Add Leaf Blowers Code to phase out the use of gasoline leaf blowers to reduce public health impacts (add Code Chapter 8.80)


The City of Portland ordains:

Section 1. The Council finds:

  1. The City has authority to adopt policies to protect and promote public health.
  2. Since 2001, the City has regulated the operational hours and noise decibels of all leaf blowers (Ordinance No. 177767).
  3. In 2017, Council established a goal to meet 100 percent of community-wide energy needs, including gasoline consumption in equipment, with renewable energy by 2050 to help reduce the public health impacts of climate change, which disproportionately affect vulnerable communities already facing existing socioeconomic and health inequities (Resolution No. 37289).
  4. Studies from the Environmental Protection Agency indicate gasoline leaf blowers produce toxic and carcinogenic exhaust emissions that include volatile organic compounds, carbon monoxide, nitrogen oxides, and fine particulate matter, and can pose health risks to the operators and the public, including cardiovascular disease, stroke, respiratory disease, cancer, neurological conditions, premature death, and effects on prenatal development.
  5. Gasoline leaf blowers most commonly have two-stroke engines that incompletely combust their fuel, resulting in the emission of benzene and additional carcinogenic substances.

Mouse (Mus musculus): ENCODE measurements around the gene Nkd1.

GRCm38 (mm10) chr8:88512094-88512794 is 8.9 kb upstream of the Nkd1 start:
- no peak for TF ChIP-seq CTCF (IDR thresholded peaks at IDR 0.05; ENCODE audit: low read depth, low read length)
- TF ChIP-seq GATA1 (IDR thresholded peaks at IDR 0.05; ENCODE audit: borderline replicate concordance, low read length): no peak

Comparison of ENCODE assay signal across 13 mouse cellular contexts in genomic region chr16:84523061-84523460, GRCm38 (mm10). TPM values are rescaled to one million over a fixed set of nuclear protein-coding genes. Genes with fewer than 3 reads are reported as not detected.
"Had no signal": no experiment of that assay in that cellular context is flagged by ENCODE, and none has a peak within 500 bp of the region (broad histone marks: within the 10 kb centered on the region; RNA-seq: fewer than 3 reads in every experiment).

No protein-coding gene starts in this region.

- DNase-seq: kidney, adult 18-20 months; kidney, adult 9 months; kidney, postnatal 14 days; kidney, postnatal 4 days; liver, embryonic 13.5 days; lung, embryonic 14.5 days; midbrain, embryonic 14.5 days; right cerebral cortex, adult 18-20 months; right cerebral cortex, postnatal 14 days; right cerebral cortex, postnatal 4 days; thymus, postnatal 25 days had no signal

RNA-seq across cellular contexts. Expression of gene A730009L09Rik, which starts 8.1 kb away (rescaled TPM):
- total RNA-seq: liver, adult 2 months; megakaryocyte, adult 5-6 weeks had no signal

6. The use of gasoline leaf blowers can cause direct harm to people within the vicinity by contributing to localized air pollution, creating excessive noise, and causing other negative health impacts to their operators who disproportionately identify as Latinx or Hispanic.
  7. Electric leaf blowers do not emit toxic emissions, reducing harm to operators and other people nearby. Electric leaf blower battery technology is improving but may present technical limitations during the wet leaf season.
  8. In response to the considerable negative impacts from gas-powered leaf blowers, over 100 cities across the nation have instituted policies limiting or banning them from use.
  9. In 2019, Council directed all bureaus to transition from gasoline to electric leaf blowers and committed to convening a work group to explore an equitable community-wide phase out of gas-powered leaf blowers (Resolution No. 37463).
  10. From March to October 2022, Commissioner Carmen Rubio and Multnomah County Commissioner Jessica Vega Pederson convened a Leaf Blower Policy Work Group (Work Group) including representatives of Quiet Clean PDX, Micro Enterprise Services of Oregon, Portland Clean Energy Community Benefits Fund, Oregon Landscape Contractors Association, Oregon League of Conservation Voters, plus two landscape contractors, and staff from the Portland Parks Bureau, Portland Bureau of Development Services, Portland Bureau of Planning and Sustainability and the Multnomah County Office of Sustainability.